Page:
Juncker says he's 'optimistic' as he meets Johnson for Brexit talks

16 September 2019, 07:36 | Updated: 25 October 2019, 10:50

Boris Johnson and Jean-Claude Juncker at the talks in Luxembourg today
Boris Johnson and Jean-Claude Juncker at the talks in Luxembourg today. Picture: PA

By Kate Buck

Boris Johnson met with EU Commission President Jean-Claude Juncker today over a lunch of snails and cheese to discuss the next steps of Brexit.

Mr Johnson said he is cautious about progress as he sat down for his first face-to-face discussions with Mr Juncker since becoming Prime Minister.

Arriving for the talks, Mr Johnson told reporters: “Well, we're cautious - cautious.” Mr Juncker was earlier asked if he was confident of progress. "We will see," he replied.

He went on to say he was “optimistic” about their discussions.

The pair had a lunchtime appointment to discuss the UK’s exit from Europe.

A Downing Street source said the PM is keen to secure a deal by 18 October, but will "reject any delay offered."

The source added: "Any further extension would be a huge mistake. It is not just a question of the extra dither and delay - it is also the additional long months of rancour and division, and all at huge expense.

We must finally deliver on the 2016 referendum result." This is likely to anger MPs who passed a law earlier this month ordering Mr Johnson to ask for a Brexit extension until 31 January if a deal is not reached.

Johnson is preparing to tell the EU he will not delay Brexit any further
Johnson is preparing to tell the EU he will not delay Brexit any further. Picture: PA

Writing in the Daily Telegraph, Mr Johnson said he was working "flat out" to reach an agreement but reiterated that he would take the UK out of the bloc even if a deal cannot be reached at the European Council summit next month.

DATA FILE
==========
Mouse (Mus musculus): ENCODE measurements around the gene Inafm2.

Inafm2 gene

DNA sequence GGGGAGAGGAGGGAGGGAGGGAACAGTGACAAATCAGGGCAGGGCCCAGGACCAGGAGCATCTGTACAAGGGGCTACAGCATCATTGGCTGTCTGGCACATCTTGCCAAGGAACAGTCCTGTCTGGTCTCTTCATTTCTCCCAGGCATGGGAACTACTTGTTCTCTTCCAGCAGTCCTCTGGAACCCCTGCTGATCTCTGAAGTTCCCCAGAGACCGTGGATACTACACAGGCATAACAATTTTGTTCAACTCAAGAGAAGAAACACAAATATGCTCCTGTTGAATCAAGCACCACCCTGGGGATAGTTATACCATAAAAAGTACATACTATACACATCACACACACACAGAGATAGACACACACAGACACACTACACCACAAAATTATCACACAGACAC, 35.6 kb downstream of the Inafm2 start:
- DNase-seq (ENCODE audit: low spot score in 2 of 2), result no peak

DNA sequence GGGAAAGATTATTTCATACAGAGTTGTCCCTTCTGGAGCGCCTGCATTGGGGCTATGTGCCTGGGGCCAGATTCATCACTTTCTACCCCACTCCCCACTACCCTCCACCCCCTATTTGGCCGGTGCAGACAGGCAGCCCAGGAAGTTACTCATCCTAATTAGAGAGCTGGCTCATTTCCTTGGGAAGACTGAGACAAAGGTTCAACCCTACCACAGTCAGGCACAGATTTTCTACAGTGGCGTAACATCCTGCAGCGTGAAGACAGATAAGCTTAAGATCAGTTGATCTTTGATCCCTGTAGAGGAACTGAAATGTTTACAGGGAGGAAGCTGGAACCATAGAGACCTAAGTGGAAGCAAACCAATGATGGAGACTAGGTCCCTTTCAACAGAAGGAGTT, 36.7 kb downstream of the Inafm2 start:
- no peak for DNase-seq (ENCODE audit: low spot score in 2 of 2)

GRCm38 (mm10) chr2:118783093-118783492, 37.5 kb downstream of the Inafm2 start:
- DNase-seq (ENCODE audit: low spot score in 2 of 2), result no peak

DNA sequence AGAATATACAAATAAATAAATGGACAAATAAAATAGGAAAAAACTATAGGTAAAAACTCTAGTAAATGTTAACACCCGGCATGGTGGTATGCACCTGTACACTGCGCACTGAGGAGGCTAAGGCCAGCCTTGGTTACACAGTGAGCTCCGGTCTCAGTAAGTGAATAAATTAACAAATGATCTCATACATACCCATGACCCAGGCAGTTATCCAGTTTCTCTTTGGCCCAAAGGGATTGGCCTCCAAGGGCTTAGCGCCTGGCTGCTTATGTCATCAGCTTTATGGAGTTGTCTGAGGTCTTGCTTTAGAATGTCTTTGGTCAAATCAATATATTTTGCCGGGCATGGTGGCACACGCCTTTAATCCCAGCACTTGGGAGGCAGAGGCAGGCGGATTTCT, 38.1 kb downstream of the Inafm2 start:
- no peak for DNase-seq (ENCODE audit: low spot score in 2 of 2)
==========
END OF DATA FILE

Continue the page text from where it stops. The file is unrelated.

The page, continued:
He said: "If we can make enough progress in the next few days, I intend to go to that crucial summit on October 17 and finalise an agreement that will protect the interests of business and citizens on both sides of the Channel, and on both sides of the border in Ireland.

Protesters gathered and chanted at Boris Johnson and Jean-Claude Juncker
Protesters gathered and chanted at Boris Johnson and Jean-Claude Juncker. Picture: PA

"I believe passionately that we can do it, and I believe that such an agreement is in the interests not just of the UK but also of our European friends.

"We have all spent too long on this question. And if we can get that deal, then of course there will be time for Parliament to scrutinise and approve it before the end of October.

"But be in no doubt that if we cannot get a deal - the right deal for both sides - then the UK will come out anyway."

Today's meeting in Luxembourg will also be attended by the EU's negotiation Michel Barnier, while Mr Johnson will be flanked by Downing Street's Brexit representative David Frost and Brexit Secretary Steve Barclay.

Previously, Mr Johnson has claimed he is "cautiously optimistic" about achieving a deal before the deadline.

Mr Juncker said last week there was no "reason to be optimistic" about a new deal being struck
Mr Juncker said last week there was no "reason to be optimistic" about a new deal being struck. Picture: PA

However, last week Mr Juncker crushed those expectations and said there were no "reasons to be optimistic".

Downing Street has sought to downplay speculation that Monday's meeting could be a breakthrough moment, and Mr Barclay said on Sunday that there was still "significant work" to do to reach an agreement.

However, he said a "landing zone" for a deal was in sight, telling Sky News that there had been "extensive talks" at a technical and a political level.

Mr Barclay also suggested the transition period could be extended beyond 2020 to resolve issues relating to the backstop.

Over the weekend, Mr Johnson likened Britain leaving the EU to the Incredible Hulk, telling the Mail On Sunday: "Hulk always escaped, no matter how tightly bound in he seemed to be - and that is the case for this country."But his comparison was described as "infantile" by the European Parliament's Brexit co-ordinator Guy Verhofstadt, who questioned: "Is the EU supposed to be scared by this?"

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